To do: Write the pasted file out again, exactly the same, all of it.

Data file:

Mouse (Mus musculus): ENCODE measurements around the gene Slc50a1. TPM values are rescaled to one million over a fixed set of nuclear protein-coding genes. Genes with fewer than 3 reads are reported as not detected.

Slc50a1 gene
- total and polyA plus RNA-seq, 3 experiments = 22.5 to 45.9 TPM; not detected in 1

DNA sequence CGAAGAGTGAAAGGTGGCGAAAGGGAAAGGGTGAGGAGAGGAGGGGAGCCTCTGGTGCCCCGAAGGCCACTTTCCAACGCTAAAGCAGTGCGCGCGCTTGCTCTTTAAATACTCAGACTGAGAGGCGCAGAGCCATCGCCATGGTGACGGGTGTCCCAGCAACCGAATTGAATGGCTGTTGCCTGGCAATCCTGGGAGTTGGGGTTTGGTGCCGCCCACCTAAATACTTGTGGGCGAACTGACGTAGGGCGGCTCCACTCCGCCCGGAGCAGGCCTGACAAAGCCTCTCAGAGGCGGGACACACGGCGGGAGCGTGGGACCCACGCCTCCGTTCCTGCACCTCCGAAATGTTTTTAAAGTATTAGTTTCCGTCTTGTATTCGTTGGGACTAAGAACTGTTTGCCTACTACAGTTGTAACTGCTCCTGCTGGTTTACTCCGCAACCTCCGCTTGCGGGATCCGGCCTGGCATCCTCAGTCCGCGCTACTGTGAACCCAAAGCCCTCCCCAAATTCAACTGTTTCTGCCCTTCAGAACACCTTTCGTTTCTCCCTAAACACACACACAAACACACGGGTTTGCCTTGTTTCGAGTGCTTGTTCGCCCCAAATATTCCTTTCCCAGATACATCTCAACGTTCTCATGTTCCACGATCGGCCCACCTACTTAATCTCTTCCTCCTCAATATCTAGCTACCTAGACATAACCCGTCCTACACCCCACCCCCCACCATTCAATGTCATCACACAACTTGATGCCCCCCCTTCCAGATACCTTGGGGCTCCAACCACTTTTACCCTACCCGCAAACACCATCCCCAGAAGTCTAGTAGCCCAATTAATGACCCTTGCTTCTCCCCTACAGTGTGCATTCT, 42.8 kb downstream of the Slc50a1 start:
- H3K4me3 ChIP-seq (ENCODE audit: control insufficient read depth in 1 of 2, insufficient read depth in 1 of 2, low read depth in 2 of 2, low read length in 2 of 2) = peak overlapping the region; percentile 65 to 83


Mouse (Mus musculus): ENCODE measurements around the gene Slc50a1. TPM values are rescaled to one million over a fixed set of nuclear protein-coding genes. Genes with fewer than 3 reads are reported as not detected.

Slc50a1 gene
- total and polyA plus RNA-seq, 3 experiments = 22.5 to 45.9 TPM; not detected in 1

DNA sequence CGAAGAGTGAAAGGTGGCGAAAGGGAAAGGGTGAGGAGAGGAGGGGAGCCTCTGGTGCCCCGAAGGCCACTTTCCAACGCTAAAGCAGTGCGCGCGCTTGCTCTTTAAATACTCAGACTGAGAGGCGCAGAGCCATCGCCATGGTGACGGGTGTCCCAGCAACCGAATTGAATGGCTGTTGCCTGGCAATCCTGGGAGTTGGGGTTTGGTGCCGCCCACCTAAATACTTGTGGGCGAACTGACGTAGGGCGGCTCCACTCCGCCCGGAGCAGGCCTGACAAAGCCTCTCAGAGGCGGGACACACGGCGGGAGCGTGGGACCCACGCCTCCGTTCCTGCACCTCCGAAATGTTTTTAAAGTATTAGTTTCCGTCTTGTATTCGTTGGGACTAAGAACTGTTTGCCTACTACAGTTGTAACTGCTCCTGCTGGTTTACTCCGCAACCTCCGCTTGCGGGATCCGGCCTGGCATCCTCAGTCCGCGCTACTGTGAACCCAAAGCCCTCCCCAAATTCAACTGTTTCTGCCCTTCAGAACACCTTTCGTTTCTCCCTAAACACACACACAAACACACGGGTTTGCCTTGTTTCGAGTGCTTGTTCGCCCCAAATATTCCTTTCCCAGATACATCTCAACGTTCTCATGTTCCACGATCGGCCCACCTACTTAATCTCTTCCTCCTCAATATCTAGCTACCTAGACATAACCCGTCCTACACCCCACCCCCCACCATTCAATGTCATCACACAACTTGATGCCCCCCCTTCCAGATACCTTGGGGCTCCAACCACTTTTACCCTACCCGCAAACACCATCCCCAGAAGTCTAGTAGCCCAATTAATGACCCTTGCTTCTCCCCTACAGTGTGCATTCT, 42.8 kb downstream of the Slc50a1 start:
- H3K4me3 ChIP-seq (ENCODE audit: control insufficient read depth in 1 of 2, insufficient read depth in 1 of 2, low read depth in 2 of 2, low read length in 2 of 2) = peak overlapping the region; percentile 65 to 83